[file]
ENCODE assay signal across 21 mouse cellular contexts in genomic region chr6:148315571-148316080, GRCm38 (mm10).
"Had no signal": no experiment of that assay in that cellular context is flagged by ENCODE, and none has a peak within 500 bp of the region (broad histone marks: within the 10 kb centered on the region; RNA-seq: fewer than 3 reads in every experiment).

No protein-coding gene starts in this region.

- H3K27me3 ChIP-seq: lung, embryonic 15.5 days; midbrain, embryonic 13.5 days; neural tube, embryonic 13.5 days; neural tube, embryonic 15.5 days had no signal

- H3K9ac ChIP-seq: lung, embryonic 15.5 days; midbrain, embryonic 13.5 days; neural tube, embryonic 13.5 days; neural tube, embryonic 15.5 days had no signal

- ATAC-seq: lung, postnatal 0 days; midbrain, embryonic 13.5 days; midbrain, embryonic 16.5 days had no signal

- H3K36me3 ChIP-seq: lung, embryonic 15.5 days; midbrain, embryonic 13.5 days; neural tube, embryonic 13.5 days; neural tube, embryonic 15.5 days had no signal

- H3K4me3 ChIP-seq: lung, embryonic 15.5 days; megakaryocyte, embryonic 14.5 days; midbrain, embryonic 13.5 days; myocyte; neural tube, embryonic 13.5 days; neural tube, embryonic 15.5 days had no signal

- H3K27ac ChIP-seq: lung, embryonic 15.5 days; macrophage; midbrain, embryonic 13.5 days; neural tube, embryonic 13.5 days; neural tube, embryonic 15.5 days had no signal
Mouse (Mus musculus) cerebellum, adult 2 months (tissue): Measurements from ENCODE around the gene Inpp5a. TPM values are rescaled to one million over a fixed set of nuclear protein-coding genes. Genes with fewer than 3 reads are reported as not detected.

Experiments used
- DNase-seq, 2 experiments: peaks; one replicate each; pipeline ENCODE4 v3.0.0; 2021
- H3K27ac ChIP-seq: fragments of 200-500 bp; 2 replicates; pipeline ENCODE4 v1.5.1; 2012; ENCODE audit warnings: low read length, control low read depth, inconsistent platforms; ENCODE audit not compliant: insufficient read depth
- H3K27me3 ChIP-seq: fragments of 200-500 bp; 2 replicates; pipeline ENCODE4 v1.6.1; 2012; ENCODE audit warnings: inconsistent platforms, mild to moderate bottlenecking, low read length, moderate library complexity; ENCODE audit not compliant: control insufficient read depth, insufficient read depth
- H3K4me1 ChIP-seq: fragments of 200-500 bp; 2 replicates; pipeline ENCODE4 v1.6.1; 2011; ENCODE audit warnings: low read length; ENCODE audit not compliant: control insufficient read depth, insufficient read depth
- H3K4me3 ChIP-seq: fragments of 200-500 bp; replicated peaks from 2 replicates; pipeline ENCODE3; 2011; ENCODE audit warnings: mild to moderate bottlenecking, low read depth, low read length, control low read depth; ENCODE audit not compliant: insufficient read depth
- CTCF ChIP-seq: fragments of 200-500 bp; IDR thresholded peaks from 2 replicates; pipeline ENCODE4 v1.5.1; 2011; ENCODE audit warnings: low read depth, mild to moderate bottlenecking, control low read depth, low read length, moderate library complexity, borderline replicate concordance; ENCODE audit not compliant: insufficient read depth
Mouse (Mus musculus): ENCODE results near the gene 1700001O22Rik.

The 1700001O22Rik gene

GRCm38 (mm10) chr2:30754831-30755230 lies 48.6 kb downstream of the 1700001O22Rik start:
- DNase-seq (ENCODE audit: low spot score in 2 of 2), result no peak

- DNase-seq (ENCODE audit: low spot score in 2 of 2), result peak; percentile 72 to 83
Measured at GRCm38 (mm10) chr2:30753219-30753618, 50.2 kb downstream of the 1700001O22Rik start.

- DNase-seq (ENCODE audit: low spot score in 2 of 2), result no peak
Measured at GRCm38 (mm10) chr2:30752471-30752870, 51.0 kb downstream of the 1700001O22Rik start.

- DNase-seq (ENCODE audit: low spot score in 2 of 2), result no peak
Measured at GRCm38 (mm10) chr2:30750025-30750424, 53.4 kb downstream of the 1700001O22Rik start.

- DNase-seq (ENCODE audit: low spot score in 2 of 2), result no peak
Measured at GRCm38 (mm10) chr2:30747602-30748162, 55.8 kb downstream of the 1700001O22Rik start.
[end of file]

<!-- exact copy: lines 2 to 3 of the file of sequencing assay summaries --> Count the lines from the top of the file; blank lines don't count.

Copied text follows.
"Had no signal": no experiment of that assay in that cellular context is flagged by ENCODE, and none has a peak within 500 bp of the region (broad histone marks: within the 10 kb centered on the region; RNA-seq: fewer than 3 reads in every experiment).

No protein-coding gene starts in this region.